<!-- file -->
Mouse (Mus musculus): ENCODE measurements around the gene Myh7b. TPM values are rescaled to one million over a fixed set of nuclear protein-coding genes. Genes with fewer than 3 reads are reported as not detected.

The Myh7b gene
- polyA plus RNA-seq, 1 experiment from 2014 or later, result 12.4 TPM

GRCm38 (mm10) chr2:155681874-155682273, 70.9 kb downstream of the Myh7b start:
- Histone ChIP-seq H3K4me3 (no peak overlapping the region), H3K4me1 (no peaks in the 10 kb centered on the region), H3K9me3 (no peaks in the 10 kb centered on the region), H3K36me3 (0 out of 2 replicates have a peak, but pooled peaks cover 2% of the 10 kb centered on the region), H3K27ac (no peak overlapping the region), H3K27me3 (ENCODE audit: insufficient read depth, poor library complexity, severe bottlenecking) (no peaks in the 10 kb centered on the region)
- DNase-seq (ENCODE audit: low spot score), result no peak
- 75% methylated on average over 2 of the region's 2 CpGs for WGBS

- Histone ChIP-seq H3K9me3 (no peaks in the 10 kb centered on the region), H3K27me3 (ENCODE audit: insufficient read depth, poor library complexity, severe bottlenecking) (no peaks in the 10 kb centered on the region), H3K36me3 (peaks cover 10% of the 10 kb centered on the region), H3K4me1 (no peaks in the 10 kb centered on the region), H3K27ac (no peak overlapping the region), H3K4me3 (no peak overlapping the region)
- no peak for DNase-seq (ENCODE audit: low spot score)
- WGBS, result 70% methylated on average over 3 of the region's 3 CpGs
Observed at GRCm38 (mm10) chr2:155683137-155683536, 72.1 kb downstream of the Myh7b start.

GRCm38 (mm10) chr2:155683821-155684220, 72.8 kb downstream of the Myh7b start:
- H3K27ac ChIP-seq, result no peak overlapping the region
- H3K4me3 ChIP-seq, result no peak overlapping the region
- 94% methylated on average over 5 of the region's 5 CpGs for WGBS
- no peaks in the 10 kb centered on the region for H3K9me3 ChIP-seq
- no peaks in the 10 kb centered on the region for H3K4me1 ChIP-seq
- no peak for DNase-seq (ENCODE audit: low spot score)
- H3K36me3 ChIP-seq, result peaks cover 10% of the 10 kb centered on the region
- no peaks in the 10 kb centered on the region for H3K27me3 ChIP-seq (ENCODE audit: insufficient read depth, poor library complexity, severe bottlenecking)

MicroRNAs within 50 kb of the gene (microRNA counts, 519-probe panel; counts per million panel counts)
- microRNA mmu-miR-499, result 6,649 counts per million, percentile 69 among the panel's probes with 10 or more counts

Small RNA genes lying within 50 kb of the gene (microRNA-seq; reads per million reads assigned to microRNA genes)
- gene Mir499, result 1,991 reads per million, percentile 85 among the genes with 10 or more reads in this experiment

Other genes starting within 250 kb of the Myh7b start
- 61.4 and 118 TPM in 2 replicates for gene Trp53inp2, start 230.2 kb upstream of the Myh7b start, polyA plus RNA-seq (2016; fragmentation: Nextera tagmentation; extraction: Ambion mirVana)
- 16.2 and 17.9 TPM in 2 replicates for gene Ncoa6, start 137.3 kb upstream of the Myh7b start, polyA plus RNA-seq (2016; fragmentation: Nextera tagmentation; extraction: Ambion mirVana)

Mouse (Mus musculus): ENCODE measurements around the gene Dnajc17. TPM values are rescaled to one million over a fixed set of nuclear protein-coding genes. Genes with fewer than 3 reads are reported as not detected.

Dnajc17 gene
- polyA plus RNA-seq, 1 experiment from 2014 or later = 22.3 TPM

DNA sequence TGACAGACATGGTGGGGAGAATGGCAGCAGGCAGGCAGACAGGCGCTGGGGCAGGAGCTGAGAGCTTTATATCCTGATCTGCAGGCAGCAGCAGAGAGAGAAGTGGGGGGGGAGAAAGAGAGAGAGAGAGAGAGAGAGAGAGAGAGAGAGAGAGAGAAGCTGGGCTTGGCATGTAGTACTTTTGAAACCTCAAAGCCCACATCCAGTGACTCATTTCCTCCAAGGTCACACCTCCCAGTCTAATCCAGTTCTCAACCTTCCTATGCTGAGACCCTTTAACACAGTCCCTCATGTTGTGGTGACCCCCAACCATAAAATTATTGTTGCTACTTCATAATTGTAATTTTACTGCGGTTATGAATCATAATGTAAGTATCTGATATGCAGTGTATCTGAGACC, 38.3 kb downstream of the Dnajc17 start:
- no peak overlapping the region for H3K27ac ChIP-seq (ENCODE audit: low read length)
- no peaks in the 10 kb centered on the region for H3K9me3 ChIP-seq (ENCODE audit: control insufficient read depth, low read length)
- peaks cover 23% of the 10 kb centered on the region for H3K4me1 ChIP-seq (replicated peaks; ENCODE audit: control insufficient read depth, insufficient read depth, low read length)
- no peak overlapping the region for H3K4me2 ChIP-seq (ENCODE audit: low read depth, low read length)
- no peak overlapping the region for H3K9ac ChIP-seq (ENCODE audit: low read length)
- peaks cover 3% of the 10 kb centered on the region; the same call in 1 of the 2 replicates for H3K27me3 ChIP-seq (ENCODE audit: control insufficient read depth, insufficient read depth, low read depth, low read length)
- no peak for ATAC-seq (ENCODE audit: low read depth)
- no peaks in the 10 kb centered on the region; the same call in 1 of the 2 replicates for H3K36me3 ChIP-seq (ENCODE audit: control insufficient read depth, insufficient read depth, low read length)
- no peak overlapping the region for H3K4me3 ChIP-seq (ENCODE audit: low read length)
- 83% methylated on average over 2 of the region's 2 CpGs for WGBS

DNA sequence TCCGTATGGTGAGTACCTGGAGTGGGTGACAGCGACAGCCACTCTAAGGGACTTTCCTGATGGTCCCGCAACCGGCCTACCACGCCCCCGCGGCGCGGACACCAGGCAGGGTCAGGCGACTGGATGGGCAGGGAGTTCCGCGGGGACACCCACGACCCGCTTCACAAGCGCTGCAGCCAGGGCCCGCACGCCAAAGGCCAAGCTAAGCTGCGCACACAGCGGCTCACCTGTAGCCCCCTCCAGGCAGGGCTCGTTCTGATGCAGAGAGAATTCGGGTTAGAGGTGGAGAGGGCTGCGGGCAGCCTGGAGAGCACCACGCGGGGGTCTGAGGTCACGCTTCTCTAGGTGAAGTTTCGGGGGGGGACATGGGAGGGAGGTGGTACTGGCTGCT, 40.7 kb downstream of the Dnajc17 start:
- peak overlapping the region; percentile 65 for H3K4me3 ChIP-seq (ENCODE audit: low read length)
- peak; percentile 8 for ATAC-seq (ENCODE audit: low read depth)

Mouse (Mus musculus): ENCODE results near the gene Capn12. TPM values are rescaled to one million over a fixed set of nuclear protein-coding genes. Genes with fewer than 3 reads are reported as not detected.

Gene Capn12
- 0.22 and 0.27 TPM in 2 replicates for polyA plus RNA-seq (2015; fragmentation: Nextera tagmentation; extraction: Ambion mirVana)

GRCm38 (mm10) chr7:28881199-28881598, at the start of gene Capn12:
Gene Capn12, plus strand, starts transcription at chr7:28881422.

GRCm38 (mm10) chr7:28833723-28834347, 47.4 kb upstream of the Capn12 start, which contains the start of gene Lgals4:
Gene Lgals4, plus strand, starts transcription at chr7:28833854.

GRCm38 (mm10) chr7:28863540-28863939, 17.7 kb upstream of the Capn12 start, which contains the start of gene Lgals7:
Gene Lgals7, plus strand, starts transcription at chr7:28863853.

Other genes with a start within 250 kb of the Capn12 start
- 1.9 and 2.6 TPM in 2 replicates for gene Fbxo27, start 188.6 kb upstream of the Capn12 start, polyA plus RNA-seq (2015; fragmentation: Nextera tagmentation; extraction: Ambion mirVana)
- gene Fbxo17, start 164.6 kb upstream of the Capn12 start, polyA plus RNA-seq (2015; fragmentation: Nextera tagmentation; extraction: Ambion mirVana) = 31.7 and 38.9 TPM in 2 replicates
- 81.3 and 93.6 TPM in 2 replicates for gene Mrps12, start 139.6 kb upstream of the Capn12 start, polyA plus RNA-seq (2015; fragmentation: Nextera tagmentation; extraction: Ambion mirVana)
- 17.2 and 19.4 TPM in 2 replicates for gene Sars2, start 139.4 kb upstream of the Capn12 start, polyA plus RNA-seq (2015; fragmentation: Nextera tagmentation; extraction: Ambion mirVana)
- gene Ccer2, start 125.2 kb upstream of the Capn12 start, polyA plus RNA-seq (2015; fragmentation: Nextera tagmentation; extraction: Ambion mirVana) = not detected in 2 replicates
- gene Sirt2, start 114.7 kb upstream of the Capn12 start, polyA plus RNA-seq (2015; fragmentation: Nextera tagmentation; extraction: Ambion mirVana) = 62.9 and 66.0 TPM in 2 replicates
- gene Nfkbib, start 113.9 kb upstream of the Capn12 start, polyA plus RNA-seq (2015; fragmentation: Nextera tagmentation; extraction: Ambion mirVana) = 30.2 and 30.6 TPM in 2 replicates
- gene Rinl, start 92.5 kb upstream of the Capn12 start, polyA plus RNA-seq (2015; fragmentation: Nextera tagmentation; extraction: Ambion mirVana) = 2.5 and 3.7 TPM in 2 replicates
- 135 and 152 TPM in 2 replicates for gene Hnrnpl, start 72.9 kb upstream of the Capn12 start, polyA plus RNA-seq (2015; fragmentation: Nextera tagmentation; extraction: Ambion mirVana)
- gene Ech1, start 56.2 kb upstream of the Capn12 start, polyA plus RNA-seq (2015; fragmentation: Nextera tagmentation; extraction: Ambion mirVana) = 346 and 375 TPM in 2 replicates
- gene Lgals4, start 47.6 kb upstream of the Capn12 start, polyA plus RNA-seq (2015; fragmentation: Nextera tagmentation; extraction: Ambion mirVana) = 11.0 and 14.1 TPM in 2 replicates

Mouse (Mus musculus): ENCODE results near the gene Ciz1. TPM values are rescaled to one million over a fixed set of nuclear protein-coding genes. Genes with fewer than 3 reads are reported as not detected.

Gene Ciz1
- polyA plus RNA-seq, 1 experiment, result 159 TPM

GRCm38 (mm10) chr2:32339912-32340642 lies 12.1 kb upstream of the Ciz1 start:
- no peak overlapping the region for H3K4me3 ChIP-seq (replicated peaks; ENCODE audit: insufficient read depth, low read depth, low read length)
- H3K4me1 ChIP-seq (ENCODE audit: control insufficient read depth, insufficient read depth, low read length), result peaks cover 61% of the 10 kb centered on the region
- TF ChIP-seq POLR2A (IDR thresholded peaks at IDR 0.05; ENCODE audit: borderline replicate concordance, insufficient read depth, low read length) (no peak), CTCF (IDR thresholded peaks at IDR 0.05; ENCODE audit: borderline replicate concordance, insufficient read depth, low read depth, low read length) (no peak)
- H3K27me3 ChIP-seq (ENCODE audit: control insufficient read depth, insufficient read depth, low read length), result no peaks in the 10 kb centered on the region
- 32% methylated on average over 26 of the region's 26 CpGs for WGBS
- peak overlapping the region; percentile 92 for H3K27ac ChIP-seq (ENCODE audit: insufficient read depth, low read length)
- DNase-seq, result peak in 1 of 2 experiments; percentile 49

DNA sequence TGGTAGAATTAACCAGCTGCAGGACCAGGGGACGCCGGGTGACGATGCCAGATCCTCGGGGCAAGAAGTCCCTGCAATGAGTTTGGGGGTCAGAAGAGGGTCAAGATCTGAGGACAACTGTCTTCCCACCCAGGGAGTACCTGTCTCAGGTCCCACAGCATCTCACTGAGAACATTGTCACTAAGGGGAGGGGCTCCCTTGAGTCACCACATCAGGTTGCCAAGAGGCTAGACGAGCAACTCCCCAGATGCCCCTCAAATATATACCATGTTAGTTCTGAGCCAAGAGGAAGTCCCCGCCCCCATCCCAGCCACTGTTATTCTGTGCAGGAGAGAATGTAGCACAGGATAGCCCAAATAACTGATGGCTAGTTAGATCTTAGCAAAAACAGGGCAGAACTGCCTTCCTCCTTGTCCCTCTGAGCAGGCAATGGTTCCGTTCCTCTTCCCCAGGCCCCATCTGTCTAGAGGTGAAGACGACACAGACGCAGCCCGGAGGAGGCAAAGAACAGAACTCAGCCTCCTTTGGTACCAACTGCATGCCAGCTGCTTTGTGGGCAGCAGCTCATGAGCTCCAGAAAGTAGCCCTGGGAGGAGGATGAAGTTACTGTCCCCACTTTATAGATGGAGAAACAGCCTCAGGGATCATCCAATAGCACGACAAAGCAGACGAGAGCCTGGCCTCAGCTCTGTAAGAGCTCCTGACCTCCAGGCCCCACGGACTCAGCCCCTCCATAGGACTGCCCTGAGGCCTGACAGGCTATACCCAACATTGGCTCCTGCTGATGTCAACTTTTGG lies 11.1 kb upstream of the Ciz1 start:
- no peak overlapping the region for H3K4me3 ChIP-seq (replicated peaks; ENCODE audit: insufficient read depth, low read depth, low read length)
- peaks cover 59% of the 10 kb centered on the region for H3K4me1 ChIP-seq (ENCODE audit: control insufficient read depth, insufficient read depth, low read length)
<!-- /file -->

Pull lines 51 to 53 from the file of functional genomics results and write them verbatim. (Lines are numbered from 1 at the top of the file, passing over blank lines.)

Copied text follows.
Gene Lgals4, plus strand, starts transcription at chr7:28833854.

GRCm38 (mm10) chr7:28863540-28863939, 17.7 kb upstream of the Capn12 start, which contains the start of gene Lgals7:
Gene Lgals7, plus strand, starts transcription at chr7:28863853.